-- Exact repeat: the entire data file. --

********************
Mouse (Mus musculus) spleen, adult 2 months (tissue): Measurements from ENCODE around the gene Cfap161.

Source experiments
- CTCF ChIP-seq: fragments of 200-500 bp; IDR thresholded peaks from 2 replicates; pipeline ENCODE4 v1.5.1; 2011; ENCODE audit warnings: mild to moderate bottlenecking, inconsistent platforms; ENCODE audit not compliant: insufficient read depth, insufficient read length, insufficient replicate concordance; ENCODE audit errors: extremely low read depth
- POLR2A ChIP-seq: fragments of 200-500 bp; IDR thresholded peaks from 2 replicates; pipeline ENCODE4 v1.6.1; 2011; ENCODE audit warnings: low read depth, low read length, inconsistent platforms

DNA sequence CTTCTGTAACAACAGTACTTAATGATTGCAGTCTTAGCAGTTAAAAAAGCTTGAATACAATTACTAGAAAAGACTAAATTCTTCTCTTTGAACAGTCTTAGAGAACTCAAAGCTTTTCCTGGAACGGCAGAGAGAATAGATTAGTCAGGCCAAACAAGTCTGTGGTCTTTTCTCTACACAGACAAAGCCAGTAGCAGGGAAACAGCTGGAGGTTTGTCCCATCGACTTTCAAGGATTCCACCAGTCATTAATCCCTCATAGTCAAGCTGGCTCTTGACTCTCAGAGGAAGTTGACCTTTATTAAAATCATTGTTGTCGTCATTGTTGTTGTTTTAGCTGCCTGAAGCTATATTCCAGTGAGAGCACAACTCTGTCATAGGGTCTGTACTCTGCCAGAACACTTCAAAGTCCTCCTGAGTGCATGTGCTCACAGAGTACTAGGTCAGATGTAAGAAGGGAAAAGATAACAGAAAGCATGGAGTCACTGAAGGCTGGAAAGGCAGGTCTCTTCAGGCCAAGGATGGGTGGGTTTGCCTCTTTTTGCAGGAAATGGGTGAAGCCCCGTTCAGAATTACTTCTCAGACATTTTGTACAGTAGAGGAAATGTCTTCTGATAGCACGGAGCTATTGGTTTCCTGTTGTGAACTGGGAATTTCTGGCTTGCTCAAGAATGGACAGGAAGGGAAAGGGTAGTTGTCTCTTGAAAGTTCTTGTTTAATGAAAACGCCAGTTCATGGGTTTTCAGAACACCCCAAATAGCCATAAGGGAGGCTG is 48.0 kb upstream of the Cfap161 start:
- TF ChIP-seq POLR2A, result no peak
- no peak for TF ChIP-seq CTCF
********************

Mouse (Mus musculus) spleen, adult 2 months (tissue): Measurements from ENCODE around the gene Cfap161.

Source experiments
- CTCF ChIP-seq: fragments of 200-500 bp; IDR thresholded peaks from 2 replicates; pipeline ENCODE4 v1.5.1; 2011; ENCODE audit warnings: mild to moderate bottlenecking, inconsistent platforms; ENCODE audit not compliant: insufficient read depth, insufficient read length, insufficient replicate concordance; ENCODE audit errors: extremely low read depth
- POLR2A ChIP-seq: fragments of 200-500 bp; IDR thresholded peaks from 2 replicates; pipeline ENCODE4 v1.6.1; 2011; ENCODE audit warnings: low read depth, low read length, inconsistent platforms

DNA sequence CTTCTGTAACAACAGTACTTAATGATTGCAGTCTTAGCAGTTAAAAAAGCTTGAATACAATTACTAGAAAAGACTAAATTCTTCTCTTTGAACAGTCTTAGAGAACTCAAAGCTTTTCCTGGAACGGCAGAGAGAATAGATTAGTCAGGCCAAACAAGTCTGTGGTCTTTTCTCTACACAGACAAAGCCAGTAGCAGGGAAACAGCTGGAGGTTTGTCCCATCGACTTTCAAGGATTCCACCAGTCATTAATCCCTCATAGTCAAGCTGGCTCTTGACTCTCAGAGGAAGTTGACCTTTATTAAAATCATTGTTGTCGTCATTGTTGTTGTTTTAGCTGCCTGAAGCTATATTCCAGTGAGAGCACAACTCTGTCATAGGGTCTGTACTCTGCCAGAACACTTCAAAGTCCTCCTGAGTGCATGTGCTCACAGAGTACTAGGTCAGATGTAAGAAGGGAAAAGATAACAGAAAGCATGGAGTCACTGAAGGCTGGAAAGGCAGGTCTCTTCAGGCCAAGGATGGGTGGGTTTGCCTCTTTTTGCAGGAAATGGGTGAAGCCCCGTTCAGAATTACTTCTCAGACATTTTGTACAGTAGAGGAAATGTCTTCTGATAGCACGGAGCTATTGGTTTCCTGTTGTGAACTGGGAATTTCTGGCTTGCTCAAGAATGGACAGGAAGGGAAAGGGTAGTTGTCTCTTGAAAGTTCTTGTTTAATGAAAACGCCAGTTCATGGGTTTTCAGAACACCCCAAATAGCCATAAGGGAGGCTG is 48.0 kb upstream of the Cfap161 start:
- TF ChIP-seq POLR2A, result no peak
- no peak for TF ChIP-seq CTCF